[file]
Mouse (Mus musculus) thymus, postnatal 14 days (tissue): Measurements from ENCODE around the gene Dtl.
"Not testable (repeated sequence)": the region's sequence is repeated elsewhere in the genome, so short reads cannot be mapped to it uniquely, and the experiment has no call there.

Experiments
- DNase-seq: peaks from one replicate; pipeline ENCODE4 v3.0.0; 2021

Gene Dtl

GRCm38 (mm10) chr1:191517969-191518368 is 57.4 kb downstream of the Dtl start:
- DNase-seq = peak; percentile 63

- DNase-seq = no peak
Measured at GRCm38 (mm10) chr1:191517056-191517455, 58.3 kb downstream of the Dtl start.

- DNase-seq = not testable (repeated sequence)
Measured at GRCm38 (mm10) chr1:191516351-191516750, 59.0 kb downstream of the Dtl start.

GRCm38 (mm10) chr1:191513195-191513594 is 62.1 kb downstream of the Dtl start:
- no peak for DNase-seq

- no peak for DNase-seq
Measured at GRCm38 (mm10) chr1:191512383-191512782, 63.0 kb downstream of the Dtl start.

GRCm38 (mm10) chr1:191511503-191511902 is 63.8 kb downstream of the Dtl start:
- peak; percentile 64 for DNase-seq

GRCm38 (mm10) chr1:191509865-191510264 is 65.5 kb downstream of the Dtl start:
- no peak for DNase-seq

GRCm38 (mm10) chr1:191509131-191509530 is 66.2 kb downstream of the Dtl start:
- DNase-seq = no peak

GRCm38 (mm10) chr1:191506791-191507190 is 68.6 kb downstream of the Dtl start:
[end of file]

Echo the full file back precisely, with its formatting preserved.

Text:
Mouse (Mus musculus) thymus, postnatal 14 days (tissue): Measurements from ENCODE around the gene Dtl.
"Not testable (repeated sequence)": the region's sequence is repeated elsewhere in the genome, so short reads cannot be mapped to it uniquely, and the experiment has no call there.

Experiments
- DNase-seq: peaks from one replicate; pipeline ENCODE4 v3.0.0; 2021

Gene Dtl

GRCm38 (mm10) chr1:191517969-191518368 is 57.4 kb downstream of the Dtl start:
- DNase-seq = peak; percentile 63

- DNase-seq = no peak
Measured at GRCm38 (mm10) chr1:191517056-191517455, 58.3 kb downstream of the Dtl start.

- DNase-seq = not testable (repeated sequence)
Measured at GRCm38 (mm10) chr1:191516351-191516750, 59.0 kb downstream of the Dtl start.

GRCm38 (mm10) chr1:191513195-191513594 is 62.1 kb downstream of the Dtl start:
- no peak for DNase-seq

- no peak for DNase-seq
Measured at GRCm38 (mm10) chr1:191512383-191512782, 63.0 kb downstream of the Dtl start.

GRCm38 (mm10) chr1:191511503-191511902 is 63.8 kb downstream of the Dtl start:
- peak; percentile 64 for DNase-seq

GRCm38 (mm10) chr1:191509865-191510264 is 65.5 kb downstream of the Dtl start:
- no peak for DNase-seq

GRCm38 (mm10) chr1:191509131-191509530 is 66.2 kb downstream of the Dtl start:
- DNase-seq = no peak

GRCm38 (mm10) chr1:191506791-191507190 is 68.6 kb downstream of the Dtl start: